“The use of [the atomic bombs] at Hiroshima and Nagasaki was of no material assistance in our war against Japan. The Japanese were already defeated and ready to surrender.” – Admiral William D. Leahy, Chief of Staff to President Truman.

US Strategic Bombing Survey: “Based on a detailed investigation of all the facts, and supported by the testimony of the surviving Japanese leaders involved, it is the Survey’s opinion that certainly prior to 31 December 1945, and in all probability prior to 1 November 1945, Japan would have surrendered even if the atomic bombs had not been dropped, even if Russia had not entered the war, and even if no invasion had been planned or contemplated.”

Well, this is a sticky situation. Not all Americans agree with whats going on, what went on, or what will possibly happen in the future. Your born where your born and unless you have the money to change that your pretty much stuck there. I happen to not agree with whats going on right now, I also happen to disagree with alot of our domestic policy as well as foreign. But I can’t do a gd thing about it except vote, and so many people chose to vote for a leading political party, neither of which will not do serious change, for fear that if they vote for another then their vote will be “thrown away”. Well, I got news for them, the only way another party can have any opportunity is if it acquires more voters and establishes a bigger voice.

Now, onto topics that may concern other countries as well as our own:
Our president currently has a rating below 50%. That should say something about how the PEOPLE feel. We don’t all agree with whats going on. But, we have the opportunity to speak out and make change at predetermined intervals (HOORAY)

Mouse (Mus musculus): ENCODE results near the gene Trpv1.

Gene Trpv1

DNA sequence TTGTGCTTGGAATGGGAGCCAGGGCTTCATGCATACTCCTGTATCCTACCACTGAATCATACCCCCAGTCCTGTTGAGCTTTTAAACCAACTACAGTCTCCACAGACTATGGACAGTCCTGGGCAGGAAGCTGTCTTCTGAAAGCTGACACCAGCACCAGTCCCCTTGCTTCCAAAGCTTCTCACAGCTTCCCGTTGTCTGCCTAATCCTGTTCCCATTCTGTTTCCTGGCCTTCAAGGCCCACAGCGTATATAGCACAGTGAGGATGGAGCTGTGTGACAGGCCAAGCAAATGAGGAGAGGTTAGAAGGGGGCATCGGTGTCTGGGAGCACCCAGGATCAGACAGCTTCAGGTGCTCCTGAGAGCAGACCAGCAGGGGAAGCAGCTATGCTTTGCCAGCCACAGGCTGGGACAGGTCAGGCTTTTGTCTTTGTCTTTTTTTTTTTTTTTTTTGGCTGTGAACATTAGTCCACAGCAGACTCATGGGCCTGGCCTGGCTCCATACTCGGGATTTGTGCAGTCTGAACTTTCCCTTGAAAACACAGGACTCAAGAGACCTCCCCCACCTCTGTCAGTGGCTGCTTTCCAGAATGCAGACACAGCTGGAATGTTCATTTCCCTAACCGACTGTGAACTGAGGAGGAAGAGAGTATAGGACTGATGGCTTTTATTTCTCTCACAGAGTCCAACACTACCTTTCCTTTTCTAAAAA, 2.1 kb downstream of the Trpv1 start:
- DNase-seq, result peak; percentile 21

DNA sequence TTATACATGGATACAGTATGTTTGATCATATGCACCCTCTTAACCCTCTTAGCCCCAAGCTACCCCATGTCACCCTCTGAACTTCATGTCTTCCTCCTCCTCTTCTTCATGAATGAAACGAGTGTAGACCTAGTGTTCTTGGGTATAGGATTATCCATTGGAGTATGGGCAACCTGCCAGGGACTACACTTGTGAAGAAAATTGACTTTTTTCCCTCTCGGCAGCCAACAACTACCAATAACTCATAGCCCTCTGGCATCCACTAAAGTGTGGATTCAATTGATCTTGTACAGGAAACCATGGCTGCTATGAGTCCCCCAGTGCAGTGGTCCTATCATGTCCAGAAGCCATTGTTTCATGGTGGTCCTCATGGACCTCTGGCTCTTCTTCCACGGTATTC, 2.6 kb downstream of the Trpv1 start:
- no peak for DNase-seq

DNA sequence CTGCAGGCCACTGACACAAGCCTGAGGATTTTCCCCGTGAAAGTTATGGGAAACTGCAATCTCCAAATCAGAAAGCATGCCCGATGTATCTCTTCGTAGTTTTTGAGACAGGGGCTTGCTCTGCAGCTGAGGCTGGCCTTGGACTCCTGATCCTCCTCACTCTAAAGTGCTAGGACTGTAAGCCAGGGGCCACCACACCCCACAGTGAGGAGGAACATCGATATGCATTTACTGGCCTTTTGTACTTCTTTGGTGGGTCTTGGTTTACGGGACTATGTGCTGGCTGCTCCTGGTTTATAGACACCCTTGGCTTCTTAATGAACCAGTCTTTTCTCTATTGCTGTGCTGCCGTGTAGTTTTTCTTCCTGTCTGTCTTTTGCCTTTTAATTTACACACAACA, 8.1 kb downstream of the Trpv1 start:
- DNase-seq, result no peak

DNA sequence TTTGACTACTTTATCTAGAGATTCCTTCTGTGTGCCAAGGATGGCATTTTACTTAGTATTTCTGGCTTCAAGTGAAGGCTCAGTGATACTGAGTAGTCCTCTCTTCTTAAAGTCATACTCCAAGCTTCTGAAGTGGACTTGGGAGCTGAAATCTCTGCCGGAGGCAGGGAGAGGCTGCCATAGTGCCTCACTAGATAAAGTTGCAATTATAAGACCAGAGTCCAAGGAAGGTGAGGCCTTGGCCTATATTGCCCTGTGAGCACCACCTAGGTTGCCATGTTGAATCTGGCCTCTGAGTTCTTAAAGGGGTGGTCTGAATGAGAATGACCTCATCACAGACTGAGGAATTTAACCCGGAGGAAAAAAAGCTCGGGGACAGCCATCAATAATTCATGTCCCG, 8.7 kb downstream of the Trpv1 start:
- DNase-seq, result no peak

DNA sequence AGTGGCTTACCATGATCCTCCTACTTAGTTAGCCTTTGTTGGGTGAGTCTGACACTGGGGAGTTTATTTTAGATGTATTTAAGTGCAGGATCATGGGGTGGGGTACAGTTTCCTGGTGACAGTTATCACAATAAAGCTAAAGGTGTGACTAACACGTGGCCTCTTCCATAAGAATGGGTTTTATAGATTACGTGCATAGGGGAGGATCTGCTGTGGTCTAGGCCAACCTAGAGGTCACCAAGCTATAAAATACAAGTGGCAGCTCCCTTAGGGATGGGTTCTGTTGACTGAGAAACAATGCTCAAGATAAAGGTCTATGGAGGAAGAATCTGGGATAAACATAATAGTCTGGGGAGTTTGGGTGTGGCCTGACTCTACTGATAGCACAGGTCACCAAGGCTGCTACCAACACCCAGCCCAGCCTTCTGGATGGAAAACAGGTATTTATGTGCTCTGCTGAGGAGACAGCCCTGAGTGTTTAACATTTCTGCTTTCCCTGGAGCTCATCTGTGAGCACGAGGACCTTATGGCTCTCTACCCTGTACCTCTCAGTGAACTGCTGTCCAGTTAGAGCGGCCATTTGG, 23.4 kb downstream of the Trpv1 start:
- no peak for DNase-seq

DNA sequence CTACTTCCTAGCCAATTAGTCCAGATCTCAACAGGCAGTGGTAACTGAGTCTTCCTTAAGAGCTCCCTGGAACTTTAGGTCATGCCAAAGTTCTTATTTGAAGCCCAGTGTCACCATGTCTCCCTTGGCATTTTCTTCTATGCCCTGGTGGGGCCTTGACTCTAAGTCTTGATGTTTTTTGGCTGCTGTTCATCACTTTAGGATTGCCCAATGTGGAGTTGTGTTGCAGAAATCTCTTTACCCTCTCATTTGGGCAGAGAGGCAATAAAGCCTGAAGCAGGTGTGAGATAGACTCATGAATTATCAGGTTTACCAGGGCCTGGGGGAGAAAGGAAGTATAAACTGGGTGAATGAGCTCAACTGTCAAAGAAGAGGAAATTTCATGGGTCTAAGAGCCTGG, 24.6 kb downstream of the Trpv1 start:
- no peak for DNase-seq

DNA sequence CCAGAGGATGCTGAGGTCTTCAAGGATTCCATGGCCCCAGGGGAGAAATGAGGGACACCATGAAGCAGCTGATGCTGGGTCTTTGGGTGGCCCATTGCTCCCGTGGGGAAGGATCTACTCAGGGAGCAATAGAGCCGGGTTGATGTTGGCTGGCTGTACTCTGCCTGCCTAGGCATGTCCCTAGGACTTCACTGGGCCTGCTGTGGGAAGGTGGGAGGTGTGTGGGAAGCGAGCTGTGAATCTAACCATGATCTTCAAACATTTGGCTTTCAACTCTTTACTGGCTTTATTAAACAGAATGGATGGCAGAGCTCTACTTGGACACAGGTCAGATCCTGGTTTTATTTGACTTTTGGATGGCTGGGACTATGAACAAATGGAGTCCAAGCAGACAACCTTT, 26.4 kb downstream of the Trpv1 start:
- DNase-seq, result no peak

The people do support the troops. The troops didn’t have much of a say in it. After Vietnam the troops were hated, but unjustly so. They are generally people who have no other choice and who’s best option to better their position in life is to join the armed services. So I support the troops, not the cause, as do many Americans.

About the Bomb, well, it worked. Nobody can say if the Japanese would have surrendered or not. The Japanese are not real big on giving up. So maybe it was worth it, maybe it wasn’t, but at that time it worked.

The problem is the fall out, not literally from the bomb, but the fact that the whole world then knew that the bomb was possible. Einenstein regretted that for the rest of his life and rightly so. Ever read “Gulliver’s Travels”, if not, then book 4 of it says something to the degree that we, as humans, have just enough reason to degrade and do ourselves harm. I tend to agree with that.